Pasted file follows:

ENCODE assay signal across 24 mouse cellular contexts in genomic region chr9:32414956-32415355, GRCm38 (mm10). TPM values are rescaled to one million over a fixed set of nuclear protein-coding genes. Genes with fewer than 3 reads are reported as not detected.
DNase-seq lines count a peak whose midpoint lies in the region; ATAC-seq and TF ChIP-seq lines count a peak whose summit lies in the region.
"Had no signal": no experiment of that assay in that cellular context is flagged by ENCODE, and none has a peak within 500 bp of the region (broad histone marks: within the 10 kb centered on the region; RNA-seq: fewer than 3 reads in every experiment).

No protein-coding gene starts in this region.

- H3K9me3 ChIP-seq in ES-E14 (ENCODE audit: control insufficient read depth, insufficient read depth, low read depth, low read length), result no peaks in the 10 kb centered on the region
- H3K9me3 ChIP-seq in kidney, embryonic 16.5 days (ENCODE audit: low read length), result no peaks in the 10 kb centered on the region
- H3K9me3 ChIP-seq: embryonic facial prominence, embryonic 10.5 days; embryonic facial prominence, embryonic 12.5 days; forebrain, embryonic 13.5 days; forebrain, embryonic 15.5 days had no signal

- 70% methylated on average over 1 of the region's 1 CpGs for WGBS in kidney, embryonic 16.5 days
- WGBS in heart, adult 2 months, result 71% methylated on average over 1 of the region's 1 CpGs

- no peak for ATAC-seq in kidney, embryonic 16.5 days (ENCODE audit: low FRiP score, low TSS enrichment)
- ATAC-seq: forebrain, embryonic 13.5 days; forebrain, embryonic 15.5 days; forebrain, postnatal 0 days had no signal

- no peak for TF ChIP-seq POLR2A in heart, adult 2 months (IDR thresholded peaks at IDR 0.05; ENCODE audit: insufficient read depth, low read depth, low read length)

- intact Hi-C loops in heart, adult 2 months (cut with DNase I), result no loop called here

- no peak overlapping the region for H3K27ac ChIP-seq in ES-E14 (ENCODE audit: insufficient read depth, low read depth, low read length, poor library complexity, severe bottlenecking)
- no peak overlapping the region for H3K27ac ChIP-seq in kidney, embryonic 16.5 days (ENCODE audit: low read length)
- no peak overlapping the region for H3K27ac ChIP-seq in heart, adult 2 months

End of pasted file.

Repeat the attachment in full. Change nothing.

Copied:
ENCODE assay signal across 24 mouse cellular contexts in genomic region chr9:32414956-32415355, GRCm38 (mm10). TPM values are rescaled to one million over a fixed set of nuclear protein-coding genes. Genes with fewer than 3 reads are reported as not detected.
DNase-seq lines count a peak whose midpoint lies in the region; ATAC-seq and TF ChIP-seq lines count a peak whose summit lies in the region.
"Had no signal": no experiment of that assay in that cellular context is flagged by ENCODE, and none has a peak within 500 bp of the region (broad histone marks: within the 10 kb centered on the region; RNA-seq: fewer than 3 reads in every experiment).

No protein-coding gene starts in this region.

- H3K9me3 ChIP-seq in ES-E14 (ENCODE audit: control insufficient read depth, insufficient read depth, low read depth, low read length), result no peaks in the 10 kb centered on the region
- H3K9me3 ChIP-seq in kidney, embryonic 16.5 days (ENCODE audit: low read length), result no peaks in the 10 kb centered on the region
- H3K9me3 ChIP-seq: embryonic facial prominence, embryonic 10.5 days; embryonic facial prominence, embryonic 12.5 days; forebrain, embryonic 13.5 days; forebrain, embryonic 15.5 days had no signal

- 70% methylated on average over 1 of the region's 1 CpGs for WGBS in kidney, embryonic 16.5 days
- WGBS in heart, adult 2 months, result 71% methylated on average over 1 of the region's 1 CpGs

- no peak for ATAC-seq in kidney, embryonic 16.5 days (ENCODE audit: low FRiP score, low TSS enrichment)
- ATAC-seq: forebrain, embryonic 13.5 days; forebrain, embryonic 15.5 days; forebrain, postnatal 0 days had no signal

- no peak for TF ChIP-seq POLR2A in heart, adult 2 months (IDR thresholded peaks at IDR 0.05; ENCODE audit: insufficient read depth, low read depth, low read length)

- intact Hi-C loops in heart, adult 2 months (cut with DNase I), result no loop called here

- no peak overlapping the region for H3K27ac ChIP-seq in ES-E14 (ENCODE audit: insufficient read depth, low read depth, low read length, poor library complexity, severe bottlenecking)
- no peak overlapping the region for H3K27ac ChIP-seq in kidney, embryonic 16.5 days (ENCODE audit: low read length)
- no peak overlapping the region for H3K27ac ChIP-seq in heart, adult 2 months